Powell Haunted by Repo Crisis as Fed Aims to Cut Balance Sheet

(Bloomberg) -- Tucked away in hours of congressional testimony by Federal Reserve Chair Jerome Powell last month was an admission that the central bank was blindsided by the impact of shrinking its balance sheet four years ago.

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While Powell assured lawmakers the Fed is committed to avoiding a repeat of 2019 — when the repo market, a key part of US financial plumbing, seized up — Wall Street economists and strategists caution that quantitative tightening remains complex and hard to predict. Known as QT, it involves letting Fed bond holdings mature without replacement, draining cash from the financial system.

In the coming months, the full brunt of the Fed’s current QT program is set to be felt. How it proceeds, and how the Fed handles the process, could shape its political latitude to keep using its balance sheet as a key tool in the future, amid Republican angst that was on display in Powell’s June 21-22 hearings.

“We didn’t see it coming,” Powell acknowledged at the House Financial Services Committee June 21 when referencing the sudden problems that emerged in 2019 and forced the central bank into steps it didn’t want. The advantage now is “we have experience,” he said.

The Fed is currently shedding its bond holdings at an annual pace of roughly $1 trillion, much faster than in 2019 but from a much bigger base. Powell told lawmakers he’s “very conscious” of the importance of not just inflating the balance sheet during each easing cycle and leaving it enlarged.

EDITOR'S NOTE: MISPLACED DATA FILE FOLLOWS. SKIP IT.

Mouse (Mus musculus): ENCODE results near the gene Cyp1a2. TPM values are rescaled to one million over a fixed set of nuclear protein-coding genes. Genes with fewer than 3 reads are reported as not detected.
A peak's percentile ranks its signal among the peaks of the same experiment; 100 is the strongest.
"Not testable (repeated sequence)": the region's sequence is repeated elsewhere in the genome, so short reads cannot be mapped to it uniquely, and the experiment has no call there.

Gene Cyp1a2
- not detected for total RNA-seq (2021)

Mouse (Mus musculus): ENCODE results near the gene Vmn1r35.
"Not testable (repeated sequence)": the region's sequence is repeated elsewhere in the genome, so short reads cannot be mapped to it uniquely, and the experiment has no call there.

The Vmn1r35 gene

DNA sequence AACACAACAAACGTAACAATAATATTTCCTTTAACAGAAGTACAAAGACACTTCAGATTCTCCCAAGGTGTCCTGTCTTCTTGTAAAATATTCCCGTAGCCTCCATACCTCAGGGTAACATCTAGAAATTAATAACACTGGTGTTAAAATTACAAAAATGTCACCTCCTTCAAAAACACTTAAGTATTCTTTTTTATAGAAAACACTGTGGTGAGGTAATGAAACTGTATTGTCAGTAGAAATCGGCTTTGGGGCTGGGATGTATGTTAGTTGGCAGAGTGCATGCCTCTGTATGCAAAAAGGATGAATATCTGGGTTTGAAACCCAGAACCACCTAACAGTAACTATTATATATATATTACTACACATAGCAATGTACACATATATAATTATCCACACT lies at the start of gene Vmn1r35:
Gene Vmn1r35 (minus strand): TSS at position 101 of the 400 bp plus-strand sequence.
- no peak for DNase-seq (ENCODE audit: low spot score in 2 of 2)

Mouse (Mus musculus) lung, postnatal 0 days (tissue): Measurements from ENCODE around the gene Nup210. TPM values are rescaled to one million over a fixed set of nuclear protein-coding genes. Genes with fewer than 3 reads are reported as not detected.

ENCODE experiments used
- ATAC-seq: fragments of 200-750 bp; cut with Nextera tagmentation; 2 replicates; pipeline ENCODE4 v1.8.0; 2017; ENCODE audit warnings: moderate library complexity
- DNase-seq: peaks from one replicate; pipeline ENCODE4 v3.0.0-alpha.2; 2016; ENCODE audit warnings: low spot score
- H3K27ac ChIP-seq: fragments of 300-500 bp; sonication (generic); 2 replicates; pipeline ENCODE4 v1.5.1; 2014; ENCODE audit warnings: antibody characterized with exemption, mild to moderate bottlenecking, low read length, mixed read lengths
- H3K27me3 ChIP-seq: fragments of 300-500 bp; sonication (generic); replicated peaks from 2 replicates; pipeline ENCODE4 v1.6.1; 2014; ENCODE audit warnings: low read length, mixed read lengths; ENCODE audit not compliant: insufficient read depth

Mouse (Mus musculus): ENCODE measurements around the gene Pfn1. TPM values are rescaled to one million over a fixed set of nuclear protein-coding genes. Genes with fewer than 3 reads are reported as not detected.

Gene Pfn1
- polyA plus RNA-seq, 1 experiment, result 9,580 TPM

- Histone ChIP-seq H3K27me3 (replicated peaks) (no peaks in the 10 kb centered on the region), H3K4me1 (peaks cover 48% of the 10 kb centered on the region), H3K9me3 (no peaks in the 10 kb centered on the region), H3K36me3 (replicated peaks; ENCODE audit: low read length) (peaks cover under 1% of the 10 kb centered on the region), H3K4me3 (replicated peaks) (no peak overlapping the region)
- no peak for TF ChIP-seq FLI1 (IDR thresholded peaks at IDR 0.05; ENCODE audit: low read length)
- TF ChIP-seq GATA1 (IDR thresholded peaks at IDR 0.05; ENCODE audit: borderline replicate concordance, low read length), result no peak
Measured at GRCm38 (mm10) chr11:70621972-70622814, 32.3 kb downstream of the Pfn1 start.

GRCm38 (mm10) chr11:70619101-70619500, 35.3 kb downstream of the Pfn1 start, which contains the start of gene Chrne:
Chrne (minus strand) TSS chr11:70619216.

So far, Powell and market participants agree, things have been going smoothly. There are still more than $3.2 trillion of bank reserves parked at the Fed, and no indication that that gauge of liquidity has shrunk to a level that would cause problems in money markets as happened in 2019. Analysts estimate — with low conviction — the banking system needs at least $2.5 trillion to function smoothly.

“You don’t want to find yourself, as we did a few years back, suddenly finding that reserves were scarce,” Powell said last month. This time, the goal is to slow QT down at some point, ending the bond-portfolio runoff when reserves are still “abundant,” with an added buffer “so we don’t accidentally run into reserve scarcity.”

One reason things are going well so far is that there’s another big element of liquidity on the Fed’s balance sheet — the reverse repo facility. Known as RRP, money-market funds have used it to park cash. And that account stands at more than $1.8 trillion.

Full Impact

Another reason is that the overall Fed balance sheet has only shrunk by a fraction of the amount it surged during the pandemic. The Fed’s liquidity injections during the spring — to help address regional bank troubles — expanded the balance sheet. The Treasury was also limiting sales of bills — which remove liquidity — while it was constrained by the debt-limit standoff.

Those two dynamics have largely ended now, however.

“Things will start tightening on the liquidity side,” predicted Raghuram Rajan, the former International Monetary Fund chief economist and Indian central bank governor. “Then we will see the full consequences” of QT, the University of Chicago economist said last week on Bloomberg Television.